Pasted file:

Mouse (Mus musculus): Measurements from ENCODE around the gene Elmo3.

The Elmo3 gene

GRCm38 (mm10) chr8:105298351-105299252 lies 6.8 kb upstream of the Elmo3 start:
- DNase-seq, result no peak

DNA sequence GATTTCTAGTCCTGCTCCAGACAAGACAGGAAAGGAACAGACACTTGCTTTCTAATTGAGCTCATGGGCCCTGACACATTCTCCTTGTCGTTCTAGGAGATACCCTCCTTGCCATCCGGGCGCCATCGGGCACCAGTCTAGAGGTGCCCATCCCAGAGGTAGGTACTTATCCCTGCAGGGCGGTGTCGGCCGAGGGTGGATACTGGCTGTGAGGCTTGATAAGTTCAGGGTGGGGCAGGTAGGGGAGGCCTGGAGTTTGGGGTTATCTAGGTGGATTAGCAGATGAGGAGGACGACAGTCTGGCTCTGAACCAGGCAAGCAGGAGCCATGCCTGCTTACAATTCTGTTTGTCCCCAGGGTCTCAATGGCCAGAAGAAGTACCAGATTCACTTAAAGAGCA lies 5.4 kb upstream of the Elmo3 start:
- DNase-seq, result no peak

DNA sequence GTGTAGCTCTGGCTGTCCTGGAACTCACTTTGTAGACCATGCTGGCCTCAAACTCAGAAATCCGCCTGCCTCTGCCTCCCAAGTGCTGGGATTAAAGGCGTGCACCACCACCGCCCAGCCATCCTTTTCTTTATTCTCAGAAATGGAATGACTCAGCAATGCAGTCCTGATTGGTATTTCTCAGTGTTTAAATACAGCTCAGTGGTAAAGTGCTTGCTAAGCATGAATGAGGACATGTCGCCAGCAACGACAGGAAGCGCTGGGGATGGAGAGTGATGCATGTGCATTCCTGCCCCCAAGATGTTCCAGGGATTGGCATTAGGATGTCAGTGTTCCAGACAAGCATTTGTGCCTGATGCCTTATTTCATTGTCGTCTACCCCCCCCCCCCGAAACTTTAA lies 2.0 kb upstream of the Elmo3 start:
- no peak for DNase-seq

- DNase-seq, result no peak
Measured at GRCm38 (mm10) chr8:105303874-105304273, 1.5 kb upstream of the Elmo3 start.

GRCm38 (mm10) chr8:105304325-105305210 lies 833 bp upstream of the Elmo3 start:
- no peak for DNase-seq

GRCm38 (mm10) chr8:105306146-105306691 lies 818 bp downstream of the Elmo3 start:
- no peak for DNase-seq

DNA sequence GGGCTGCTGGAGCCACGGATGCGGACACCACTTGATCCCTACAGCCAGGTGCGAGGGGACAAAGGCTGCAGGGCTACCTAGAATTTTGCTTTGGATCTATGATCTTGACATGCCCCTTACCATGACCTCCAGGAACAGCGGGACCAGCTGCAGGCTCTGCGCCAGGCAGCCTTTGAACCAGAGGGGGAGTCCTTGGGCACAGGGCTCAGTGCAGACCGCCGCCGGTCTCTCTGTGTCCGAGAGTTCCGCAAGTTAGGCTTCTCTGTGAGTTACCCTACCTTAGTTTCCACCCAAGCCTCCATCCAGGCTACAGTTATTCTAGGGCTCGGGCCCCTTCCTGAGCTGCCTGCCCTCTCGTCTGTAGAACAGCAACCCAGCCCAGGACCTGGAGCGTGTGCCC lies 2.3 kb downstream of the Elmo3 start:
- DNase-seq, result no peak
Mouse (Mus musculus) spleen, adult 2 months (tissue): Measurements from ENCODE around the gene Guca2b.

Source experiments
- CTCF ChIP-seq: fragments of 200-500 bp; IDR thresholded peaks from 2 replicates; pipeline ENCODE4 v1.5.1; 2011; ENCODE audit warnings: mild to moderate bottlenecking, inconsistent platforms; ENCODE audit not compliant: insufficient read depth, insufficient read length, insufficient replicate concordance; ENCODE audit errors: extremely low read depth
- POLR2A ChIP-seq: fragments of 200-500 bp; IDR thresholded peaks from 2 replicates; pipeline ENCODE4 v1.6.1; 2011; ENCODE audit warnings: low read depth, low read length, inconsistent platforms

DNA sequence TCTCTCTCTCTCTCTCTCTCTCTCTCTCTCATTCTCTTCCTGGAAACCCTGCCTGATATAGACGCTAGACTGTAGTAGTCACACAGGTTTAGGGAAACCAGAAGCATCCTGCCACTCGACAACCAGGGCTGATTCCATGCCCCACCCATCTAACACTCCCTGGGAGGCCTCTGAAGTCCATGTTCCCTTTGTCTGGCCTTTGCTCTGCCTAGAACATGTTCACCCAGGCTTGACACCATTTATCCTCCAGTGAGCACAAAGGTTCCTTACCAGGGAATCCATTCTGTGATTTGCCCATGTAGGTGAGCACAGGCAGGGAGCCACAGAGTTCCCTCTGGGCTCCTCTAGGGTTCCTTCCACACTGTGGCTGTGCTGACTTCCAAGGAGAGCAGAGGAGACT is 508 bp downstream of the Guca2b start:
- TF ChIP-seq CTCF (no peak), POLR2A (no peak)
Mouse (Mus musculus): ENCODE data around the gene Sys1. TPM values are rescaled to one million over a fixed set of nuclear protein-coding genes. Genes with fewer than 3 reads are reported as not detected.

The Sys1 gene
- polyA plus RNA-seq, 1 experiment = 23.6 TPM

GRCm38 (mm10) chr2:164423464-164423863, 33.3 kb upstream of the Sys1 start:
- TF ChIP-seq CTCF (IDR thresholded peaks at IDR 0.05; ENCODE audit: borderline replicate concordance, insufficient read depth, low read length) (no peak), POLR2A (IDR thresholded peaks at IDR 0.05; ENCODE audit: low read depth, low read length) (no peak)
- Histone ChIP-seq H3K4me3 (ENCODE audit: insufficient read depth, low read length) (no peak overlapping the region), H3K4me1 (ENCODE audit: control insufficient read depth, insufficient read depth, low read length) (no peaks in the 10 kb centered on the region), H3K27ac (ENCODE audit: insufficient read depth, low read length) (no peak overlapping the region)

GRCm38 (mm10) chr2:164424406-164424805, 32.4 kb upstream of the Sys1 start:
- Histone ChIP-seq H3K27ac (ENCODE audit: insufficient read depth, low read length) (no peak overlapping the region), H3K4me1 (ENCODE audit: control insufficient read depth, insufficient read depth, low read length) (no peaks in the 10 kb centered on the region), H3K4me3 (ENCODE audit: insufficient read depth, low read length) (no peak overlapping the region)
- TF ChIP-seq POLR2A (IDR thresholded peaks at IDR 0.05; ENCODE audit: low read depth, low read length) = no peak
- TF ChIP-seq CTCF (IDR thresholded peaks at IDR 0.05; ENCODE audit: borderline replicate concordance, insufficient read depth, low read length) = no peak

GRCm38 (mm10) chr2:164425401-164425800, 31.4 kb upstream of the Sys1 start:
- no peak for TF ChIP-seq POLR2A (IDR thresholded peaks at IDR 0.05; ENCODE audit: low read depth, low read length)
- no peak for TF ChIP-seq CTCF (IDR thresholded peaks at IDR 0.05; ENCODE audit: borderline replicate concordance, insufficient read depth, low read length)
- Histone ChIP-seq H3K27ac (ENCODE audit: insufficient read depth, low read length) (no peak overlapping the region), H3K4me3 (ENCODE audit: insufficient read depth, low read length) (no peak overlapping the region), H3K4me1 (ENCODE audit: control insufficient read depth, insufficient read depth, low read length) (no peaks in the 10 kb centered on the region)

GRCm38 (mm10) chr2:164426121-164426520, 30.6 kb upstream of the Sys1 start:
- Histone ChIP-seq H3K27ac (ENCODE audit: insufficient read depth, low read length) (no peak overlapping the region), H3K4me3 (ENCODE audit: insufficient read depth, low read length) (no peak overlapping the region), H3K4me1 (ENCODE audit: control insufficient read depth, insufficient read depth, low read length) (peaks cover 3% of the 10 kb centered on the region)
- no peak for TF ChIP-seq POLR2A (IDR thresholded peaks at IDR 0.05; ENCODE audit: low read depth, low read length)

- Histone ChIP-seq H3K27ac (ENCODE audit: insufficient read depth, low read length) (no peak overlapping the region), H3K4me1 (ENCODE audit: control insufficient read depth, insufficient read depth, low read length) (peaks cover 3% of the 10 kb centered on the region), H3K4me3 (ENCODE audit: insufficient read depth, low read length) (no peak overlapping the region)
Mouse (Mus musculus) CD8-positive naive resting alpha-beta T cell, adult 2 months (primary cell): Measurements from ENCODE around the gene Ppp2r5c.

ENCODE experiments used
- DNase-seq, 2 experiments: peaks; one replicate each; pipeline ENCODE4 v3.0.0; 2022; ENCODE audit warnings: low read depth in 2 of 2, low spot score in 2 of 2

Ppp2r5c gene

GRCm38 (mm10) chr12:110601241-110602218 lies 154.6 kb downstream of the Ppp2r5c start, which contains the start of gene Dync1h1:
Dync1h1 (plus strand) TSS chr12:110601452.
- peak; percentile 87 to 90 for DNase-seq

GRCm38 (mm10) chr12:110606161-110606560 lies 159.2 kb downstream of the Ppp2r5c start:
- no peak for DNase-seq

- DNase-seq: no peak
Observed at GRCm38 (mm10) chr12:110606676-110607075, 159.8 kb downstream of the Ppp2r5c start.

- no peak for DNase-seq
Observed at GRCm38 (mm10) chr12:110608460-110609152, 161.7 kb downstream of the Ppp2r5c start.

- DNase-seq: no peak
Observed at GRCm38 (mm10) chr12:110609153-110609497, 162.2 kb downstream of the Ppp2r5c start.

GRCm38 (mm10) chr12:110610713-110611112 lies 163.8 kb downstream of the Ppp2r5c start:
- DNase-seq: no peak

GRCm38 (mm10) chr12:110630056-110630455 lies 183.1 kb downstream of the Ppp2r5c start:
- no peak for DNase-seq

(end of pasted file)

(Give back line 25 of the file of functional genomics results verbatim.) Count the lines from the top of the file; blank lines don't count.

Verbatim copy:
- polyA plus RNA-seq, 1 experiment = 23.6 TPM